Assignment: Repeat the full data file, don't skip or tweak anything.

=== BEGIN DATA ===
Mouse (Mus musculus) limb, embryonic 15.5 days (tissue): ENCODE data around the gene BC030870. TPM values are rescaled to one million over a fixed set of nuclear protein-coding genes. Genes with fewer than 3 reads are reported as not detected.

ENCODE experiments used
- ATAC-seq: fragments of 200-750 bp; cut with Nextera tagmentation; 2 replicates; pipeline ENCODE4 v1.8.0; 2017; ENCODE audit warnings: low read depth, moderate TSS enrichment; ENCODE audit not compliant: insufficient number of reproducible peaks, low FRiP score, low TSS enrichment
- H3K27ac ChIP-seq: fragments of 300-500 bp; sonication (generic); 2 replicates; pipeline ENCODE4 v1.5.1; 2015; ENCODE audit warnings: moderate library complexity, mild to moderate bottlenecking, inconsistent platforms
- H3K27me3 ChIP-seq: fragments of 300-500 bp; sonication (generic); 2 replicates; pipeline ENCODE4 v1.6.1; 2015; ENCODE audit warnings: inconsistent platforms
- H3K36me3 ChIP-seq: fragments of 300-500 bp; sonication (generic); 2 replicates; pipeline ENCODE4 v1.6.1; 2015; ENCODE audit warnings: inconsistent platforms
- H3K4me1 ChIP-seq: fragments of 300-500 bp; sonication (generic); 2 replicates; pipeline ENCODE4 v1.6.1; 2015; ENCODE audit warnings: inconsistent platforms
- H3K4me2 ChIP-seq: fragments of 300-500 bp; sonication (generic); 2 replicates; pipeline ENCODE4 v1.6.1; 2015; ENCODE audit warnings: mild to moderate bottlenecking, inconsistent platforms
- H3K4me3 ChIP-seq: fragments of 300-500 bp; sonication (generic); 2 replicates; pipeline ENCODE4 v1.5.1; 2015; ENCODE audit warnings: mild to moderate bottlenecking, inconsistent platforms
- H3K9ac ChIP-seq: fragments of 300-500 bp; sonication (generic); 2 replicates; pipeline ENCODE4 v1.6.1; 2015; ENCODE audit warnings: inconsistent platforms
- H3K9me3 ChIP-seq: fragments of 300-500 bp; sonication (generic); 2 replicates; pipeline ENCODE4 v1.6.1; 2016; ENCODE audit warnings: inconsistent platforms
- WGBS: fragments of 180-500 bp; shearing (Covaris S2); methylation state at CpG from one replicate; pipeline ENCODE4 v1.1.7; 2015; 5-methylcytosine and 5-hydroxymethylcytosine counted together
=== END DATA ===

Mouse (Mus musculus) limb, embryonic 15.5 days (tissue): ENCODE data around the gene BC030870. TPM values are rescaled to one million over a fixed set of nuclear protein-coding genes. Genes with fewer than 3 reads are reported as not detected.

ENCODE experiments used
- ATAC-seq: fragments of 200-750 bp; cut with Nextera tagmentation; 2 replicates; pipeline ENCODE4 v1.8.0; 2017; ENCODE audit warnings: low read depth, moderate TSS enrichment; ENCODE audit not compliant: insufficient number of reproducible peaks, low FRiP score, low TSS enrichment
- H3K27ac ChIP-seq: fragments of 300-500 bp; sonication (generic); 2 replicates; pipeline ENCODE4 v1.5.1; 2015; ENCODE audit warnings: moderate library complexity, mild to moderate bottlenecking, inconsistent platforms
- H3K27me3 ChIP-seq: fragments of 300-500 bp; sonication (generic); 2 replicates; pipeline ENCODE4 v1.6.1; 2015; ENCODE audit warnings: inconsistent platforms
- H3K36me3 ChIP-seq: fragments of 300-500 bp; sonication (generic); 2 replicates; pipeline ENCODE4 v1.6.1; 2015; ENCODE audit warnings: inconsistent platforms
- H3K4me1 ChIP-seq: fragments of 300-500 bp; sonication (generic); 2 replicates; pipeline ENCODE4 v1.6.1; 2015; ENCODE audit warnings: inconsistent platforms
- H3K4me2 ChIP-seq: fragments of 300-500 bp; sonication (generic); 2 replicates; pipeline ENCODE4 v1.6.1; 2015; ENCODE audit warnings: mild to moderate bottlenecking, inconsistent platforms
- H3K4me3 ChIP-seq: fragments of 300-500 bp; sonication (generic); 2 replicates; pipeline ENCODE4 v1.5.1; 2015; ENCODE audit warnings: mild to moderate bottlenecking, inconsistent platforms
- H3K9ac ChIP-seq: fragments of 300-500 bp; sonication (generic); 2 replicates; pipeline ENCODE4 v1.6.1; 2015; ENCODE audit warnings: inconsistent platforms
- H3K9me3 ChIP-seq: fragments of 300-500 bp; sonication (generic); 2 replicates; pipeline ENCODE4 v1.6.1; 2016; ENCODE audit warnings: inconsistent platforms
- WGBS: fragments of 180-500 bp; shearing (Covaris S2); methylation state at CpG from one replicate; pipeline ENCODE4 v1.1.7; 2015; 5-methylcytosine and 5-hydroxymethylcytosine counted together